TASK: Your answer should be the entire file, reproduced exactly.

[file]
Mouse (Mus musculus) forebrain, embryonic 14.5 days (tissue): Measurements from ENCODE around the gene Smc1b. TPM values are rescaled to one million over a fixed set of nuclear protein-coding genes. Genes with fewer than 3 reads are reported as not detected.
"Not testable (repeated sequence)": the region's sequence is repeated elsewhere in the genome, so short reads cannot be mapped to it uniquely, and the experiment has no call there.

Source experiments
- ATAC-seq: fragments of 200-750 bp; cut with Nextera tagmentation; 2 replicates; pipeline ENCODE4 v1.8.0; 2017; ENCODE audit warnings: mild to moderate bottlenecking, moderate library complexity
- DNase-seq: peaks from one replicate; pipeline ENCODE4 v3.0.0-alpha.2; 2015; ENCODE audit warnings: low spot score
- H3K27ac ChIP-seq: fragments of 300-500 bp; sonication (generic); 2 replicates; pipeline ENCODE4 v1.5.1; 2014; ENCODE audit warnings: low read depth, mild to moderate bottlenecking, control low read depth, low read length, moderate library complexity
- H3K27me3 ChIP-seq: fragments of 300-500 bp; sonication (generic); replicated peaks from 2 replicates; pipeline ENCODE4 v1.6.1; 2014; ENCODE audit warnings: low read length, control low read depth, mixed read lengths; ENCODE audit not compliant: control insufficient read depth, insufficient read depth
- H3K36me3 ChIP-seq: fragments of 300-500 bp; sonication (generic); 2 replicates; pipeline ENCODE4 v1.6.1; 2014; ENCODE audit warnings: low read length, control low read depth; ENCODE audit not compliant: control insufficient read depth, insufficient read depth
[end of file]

Mouse (Mus musculus) forebrain, embryonic 14.5 days (tissue): Measurements from ENCODE around the gene Smc1b. TPM values are rescaled to one million over a fixed set of nuclear protein-coding genes. Genes with fewer than 3 reads are reported as not detected.
"Not testable (repeated sequence)": the region's sequence is repeated elsewhere in the genome, so short reads cannot be mapped to it uniquely, and the experiment has no call there.

Source experiments
- ATAC-seq: fragments of 200-750 bp; cut with Nextera tagmentation; 2 replicates; pipeline ENCODE4 v1.8.0; 2017; ENCODE audit warnings: mild to moderate bottlenecking, moderate library complexity
- DNase-seq: peaks from one replicate; pipeline ENCODE4 v3.0.0-alpha.2; 2015; ENCODE audit warnings: low spot score
- H3K27ac ChIP-seq: fragments of 300-500 bp; sonication (generic); 2 replicates; pipeline ENCODE4 v1.5.1; 2014; ENCODE audit warnings: low read depth, mild to moderate bottlenecking, control low read depth, low read length, moderate library complexity
- H3K27me3 ChIP-seq: fragments of 300-500 bp; sonication (generic); replicated peaks from 2 replicates; pipeline ENCODE4 v1.6.1; 2014; ENCODE audit warnings: low read length, control low read depth, mixed read lengths; ENCODE audit not compliant: control insufficient read depth, insufficient read depth
- H3K36me3 ChIP-seq: fragments of 300-500 bp; sonication (generic); 2 replicates; pipeline ENCODE4 v1.6.1; 2014; ENCODE audit warnings: low read length, control low read depth; ENCODE audit not compliant: control insufficient read depth, insufficient read depth